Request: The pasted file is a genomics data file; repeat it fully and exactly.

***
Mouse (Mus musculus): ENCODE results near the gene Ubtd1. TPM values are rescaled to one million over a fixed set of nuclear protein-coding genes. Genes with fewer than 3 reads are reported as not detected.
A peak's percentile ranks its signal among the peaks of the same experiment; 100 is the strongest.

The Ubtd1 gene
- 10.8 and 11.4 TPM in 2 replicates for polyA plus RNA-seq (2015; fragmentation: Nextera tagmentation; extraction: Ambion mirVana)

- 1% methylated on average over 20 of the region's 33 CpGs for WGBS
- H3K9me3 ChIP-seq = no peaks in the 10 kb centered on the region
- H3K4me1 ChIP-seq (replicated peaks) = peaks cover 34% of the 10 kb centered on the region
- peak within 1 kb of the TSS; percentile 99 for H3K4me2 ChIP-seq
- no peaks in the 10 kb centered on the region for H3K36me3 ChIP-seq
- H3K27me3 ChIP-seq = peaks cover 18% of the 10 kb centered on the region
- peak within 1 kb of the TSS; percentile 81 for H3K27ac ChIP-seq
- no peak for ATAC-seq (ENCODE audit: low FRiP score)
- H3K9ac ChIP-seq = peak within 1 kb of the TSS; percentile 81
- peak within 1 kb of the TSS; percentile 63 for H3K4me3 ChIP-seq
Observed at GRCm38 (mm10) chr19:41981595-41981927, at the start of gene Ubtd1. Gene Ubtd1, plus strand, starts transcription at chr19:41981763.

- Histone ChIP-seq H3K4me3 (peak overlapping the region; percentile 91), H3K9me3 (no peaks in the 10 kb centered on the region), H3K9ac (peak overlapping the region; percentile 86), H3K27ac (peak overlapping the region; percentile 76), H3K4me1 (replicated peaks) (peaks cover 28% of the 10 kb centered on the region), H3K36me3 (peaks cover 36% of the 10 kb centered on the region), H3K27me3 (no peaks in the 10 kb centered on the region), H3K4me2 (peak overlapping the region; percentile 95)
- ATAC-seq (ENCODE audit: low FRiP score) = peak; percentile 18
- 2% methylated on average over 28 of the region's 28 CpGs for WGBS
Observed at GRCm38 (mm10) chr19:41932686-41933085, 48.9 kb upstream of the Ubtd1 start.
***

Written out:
Mouse (Mus musculus): ENCODE results near the gene Ubtd1. TPM values are rescaled to one million over a fixed set of nuclear protein-coding genes. Genes with fewer than 3 reads are reported as not detected.
A peak's percentile ranks its signal among the peaks of the same experiment; 100 is the strongest.

The Ubtd1 gene
- 10.8 and 11.4 TPM in 2 replicates for polyA plus RNA-seq (2015; fragmentation: Nextera tagmentation; extraction: Ambion mirVana)

- 1% methylated on average over 20 of the region's 33 CpGs for WGBS
- H3K9me3 ChIP-seq = no peaks in the 10 kb centered on the region
- H3K4me1 ChIP-seq (replicated peaks) = peaks cover 34% of the 10 kb centered on the region
- peak within 1 kb of the TSS; percentile 99 for H3K4me2 ChIP-seq
- no peaks in the 10 kb centered on the region for H3K36me3 ChIP-seq
- H3K27me3 ChIP-seq = peaks cover 18% of the 10 kb centered on the region
- peak within 1 kb of the TSS; percentile 81 for H3K27ac ChIP-seq
- no peak for ATAC-seq (ENCODE audit: low FRiP score)
- H3K9ac ChIP-seq = peak within 1 kb of the TSS; percentile 81
- peak within 1 kb of the TSS; percentile 63 for H3K4me3 ChIP-seq
Observed at GRCm38 (mm10) chr19:41981595-41981927, at the start of gene Ubtd1. Gene Ubtd1, plus strand, starts transcription at chr19:41981763.

- Histone ChIP-seq H3K4me3 (peak overlapping the region; percentile 91), H3K9me3 (no peaks in the 10 kb centered on the region), H3K9ac (peak overlapping the region; percentile 86), H3K27ac (peak overlapping the region; percentile 76), H3K4me1 (replicated peaks) (peaks cover 28% of the 10 kb centered on the region), H3K36me3 (peaks cover 36% of the 10 kb centered on the region), H3K27me3 (no peaks in the 10 kb centered on the region), H3K4me2 (peak overlapping the region; percentile 95)
- ATAC-seq (ENCODE audit: low FRiP score) = peak; percentile 18
- 2% methylated on average over 28 of the region's 28 CpGs for WGBS
Observed at GRCm38 (mm10) chr19:41932686-41933085, 48.9 kb upstream of the Ubtd1 start.